• Old worn carpets are best removed and a vinyl or hardwood floor installed.


Common Allergens

Dust mites

• These are small creatures that live in old, dusty carpets, mattresses, stuffed animals, and upholstery.
• They thrive on dead skin shed by humans and animals. They multiply on animal skins like furs, buckskin, down, feather, silk, etc.
• The mites do not directly harm humans, but their fecal pellets dry and float in the air which people inhale, and some people react to these.
• Mites multiply rapidly in warm, humid air, especially in the winter. It is also an important cause of asthma in childhood.
• Old worn carpets are best removed and a vinyl or hardwood floor installed.

Pollens

• Pollens are produced by male plants for reproduction. They need to be transferred from male to female flowers.
• Big trees, grasses, and weeds are wind-pollinated; they transfer their pollen through the air. This light, powdery pollen is blown over many miles in season, and thus, people are exposed by inhalation.
• Plants pollinate in season only. Tree pollination — mid-March through the end of May Grasses and crops (corn) — June, July, and August Weeds (ragweed) — August through mid-September • An air conditioner is an ideal way to keep pollens out of the house.
• Small plants and bushes are insect-pollinated and are not a cause of allergy.
• Do not dry clothes outside if you are pollen allergic because pollens settle on them and can easily be transferred indoors on clothing.

Pets

• House pets shed a lot of dander (dead skin) and hair that carry dried saliva. Cats are more allergenic than dogs because of their habits of licking their bodies. Pets should not be allowed in the bedroom.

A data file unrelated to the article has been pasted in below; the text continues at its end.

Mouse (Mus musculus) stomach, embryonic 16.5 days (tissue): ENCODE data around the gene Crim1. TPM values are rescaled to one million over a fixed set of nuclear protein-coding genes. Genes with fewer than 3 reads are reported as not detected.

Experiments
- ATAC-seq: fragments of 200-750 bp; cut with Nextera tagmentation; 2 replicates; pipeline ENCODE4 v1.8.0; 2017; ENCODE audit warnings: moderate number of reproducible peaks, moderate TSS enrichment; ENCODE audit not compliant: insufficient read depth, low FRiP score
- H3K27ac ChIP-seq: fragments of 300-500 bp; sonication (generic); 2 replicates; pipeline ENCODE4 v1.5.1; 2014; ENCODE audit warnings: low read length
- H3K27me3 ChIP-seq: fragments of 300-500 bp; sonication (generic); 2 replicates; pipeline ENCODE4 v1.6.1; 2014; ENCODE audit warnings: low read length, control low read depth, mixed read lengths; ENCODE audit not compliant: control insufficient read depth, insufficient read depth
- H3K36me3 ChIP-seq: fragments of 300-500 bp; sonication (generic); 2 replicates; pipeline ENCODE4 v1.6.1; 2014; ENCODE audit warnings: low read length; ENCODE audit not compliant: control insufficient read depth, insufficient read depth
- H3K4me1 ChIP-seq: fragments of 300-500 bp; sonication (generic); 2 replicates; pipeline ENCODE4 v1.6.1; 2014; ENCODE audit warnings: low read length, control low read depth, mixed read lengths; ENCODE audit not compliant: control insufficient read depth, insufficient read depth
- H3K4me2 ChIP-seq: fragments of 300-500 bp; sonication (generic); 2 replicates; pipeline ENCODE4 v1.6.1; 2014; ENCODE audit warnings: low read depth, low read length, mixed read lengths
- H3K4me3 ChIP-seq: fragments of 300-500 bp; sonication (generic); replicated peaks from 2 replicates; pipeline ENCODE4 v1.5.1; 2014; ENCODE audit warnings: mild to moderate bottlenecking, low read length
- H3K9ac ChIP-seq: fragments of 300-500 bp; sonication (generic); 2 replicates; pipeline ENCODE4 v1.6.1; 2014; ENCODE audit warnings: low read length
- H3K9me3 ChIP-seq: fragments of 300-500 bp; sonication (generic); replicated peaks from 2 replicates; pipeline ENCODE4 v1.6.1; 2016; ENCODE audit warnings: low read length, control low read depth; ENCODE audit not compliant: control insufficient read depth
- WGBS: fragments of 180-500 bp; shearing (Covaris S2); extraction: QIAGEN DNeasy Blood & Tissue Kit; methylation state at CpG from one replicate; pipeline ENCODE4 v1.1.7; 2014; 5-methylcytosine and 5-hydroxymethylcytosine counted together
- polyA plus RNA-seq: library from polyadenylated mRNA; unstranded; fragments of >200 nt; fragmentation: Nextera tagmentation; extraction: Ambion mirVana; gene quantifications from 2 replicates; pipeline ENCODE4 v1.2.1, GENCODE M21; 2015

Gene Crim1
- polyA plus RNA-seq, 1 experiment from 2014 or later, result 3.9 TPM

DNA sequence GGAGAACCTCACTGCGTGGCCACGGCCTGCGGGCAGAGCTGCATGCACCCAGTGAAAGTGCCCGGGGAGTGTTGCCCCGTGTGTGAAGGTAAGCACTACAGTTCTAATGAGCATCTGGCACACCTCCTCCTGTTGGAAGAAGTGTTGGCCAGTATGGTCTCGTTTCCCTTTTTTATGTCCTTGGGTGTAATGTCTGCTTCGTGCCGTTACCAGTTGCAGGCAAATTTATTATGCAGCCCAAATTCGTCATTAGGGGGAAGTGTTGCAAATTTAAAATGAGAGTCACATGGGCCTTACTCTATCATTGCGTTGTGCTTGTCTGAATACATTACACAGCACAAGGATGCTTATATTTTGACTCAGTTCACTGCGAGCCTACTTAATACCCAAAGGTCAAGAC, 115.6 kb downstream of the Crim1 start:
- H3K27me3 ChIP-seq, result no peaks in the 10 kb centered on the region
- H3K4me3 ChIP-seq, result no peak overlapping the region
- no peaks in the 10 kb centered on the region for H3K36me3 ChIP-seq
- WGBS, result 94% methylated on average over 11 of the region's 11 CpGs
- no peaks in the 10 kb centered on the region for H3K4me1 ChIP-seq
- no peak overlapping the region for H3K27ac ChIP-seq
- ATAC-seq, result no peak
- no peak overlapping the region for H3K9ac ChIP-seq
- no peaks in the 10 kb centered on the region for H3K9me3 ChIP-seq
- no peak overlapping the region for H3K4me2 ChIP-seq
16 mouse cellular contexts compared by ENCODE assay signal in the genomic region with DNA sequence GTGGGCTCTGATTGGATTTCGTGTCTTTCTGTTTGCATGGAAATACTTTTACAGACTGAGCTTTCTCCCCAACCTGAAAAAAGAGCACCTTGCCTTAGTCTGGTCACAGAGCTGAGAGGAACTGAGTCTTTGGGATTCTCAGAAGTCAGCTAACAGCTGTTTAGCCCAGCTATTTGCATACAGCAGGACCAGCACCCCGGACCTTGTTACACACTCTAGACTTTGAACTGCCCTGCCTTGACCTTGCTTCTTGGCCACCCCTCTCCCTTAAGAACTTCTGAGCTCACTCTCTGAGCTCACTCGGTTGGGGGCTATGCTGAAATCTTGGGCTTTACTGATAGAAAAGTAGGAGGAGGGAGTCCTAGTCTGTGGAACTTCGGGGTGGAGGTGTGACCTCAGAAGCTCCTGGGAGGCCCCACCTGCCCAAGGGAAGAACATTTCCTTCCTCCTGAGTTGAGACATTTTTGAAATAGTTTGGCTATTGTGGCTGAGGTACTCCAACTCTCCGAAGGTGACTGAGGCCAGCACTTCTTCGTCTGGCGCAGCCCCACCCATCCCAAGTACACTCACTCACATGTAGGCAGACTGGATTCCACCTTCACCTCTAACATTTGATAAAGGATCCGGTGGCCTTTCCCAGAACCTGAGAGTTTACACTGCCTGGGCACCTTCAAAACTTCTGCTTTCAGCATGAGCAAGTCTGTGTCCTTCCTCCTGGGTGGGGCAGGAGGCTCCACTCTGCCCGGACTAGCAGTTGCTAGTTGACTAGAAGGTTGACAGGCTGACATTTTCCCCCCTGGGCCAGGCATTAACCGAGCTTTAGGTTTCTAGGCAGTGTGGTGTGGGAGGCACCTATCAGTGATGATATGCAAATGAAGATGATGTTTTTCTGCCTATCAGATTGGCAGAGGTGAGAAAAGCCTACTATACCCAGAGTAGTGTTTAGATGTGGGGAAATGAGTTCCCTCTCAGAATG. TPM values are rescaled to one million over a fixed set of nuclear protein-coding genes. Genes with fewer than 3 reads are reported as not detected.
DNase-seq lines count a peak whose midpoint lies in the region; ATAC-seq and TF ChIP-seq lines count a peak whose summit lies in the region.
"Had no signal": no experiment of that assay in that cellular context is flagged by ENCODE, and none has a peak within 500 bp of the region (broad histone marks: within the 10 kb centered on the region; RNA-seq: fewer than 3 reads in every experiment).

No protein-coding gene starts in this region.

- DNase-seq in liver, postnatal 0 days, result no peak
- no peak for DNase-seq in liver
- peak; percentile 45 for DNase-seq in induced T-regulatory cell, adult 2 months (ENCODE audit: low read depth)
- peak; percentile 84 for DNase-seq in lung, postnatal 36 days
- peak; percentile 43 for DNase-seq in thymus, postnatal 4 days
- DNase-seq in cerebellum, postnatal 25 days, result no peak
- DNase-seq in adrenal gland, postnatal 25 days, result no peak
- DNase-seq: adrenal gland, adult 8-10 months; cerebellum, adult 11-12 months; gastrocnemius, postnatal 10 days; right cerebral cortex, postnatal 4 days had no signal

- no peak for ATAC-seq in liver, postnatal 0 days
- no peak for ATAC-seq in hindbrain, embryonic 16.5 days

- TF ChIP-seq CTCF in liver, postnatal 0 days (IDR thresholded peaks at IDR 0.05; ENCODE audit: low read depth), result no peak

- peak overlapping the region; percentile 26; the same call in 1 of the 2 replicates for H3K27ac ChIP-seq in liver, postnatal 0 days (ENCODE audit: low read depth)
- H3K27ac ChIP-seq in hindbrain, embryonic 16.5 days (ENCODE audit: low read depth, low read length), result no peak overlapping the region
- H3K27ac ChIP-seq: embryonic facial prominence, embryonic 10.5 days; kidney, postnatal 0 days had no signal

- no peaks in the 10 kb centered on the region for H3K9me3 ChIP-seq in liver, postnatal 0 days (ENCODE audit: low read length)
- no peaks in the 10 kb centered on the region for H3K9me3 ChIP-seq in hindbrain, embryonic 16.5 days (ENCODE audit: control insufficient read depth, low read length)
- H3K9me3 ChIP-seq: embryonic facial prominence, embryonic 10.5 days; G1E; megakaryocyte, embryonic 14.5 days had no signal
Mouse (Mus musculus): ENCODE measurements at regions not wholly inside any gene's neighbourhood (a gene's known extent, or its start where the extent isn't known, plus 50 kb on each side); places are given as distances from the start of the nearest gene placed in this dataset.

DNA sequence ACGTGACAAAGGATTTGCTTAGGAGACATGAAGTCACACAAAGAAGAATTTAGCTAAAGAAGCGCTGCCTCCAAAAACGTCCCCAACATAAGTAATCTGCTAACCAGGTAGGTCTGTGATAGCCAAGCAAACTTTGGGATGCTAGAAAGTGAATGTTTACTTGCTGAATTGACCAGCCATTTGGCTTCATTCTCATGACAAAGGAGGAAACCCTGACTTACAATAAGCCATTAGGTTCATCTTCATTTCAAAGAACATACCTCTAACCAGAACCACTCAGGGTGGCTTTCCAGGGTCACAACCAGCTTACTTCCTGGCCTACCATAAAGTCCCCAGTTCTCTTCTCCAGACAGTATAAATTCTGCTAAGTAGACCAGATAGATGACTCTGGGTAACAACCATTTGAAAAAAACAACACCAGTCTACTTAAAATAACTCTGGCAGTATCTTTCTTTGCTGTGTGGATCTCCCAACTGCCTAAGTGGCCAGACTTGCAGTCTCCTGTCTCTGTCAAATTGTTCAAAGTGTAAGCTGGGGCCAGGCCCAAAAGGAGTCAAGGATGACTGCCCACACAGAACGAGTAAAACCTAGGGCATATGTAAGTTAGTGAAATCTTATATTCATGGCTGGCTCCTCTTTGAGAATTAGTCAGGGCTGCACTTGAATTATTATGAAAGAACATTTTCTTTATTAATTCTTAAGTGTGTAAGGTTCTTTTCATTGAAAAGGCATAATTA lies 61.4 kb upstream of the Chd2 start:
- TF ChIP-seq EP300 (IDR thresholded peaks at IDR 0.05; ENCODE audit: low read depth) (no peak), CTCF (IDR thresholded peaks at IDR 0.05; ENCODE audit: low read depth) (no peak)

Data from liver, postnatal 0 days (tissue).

• If you are going to be exposed to an allergenic pet, take an extra red antigen drop and/or an antihistamine to prevent a reaction.
• Rodents (mice, guinea pigs, hamsters, gerbils, rabbits) do not have allergenic dander, but they do have allergenic proteins in their urine.
• The down and feathers of birds are allergenic, as well as their fecal droppings. • Allergenicity of reptile pets (snakes, turtles, chameleons, etc.) is not known.
• If it is hard to part with a pet, then an air purifier should be installed in the bedroom to remove the dander material.

Molds

• There are different kinds of molds in nature. Molds are fungus-like organisms that multiply on moist organic surfaces and produce spores which float in the air and germinate when conditions are favorable. Mold spores, when inhaled, can cause allergy.
• Molds are everywhere. - Outdoors: Fields, barns, and even camping and swimming in lakes exposes you to molds. - Indoors: Bathtub mildew, plant fuzz, and musty material in the attic are examples of molds you can be exposed to.
• Some molds are highly allergenic, especially those in silos, barns, and grain bins. Repeated exposures to these molds damage the lung over years (Farmer’s Lung).
• Borax powder or bleach are commonly-used mold retardants. Impregnon is another anti-mold solution.


Call Temple Allergy Clinic in Temple Texas today at (254) 778-6475 to determine which allergy treatment options is right for you or request an appointment online.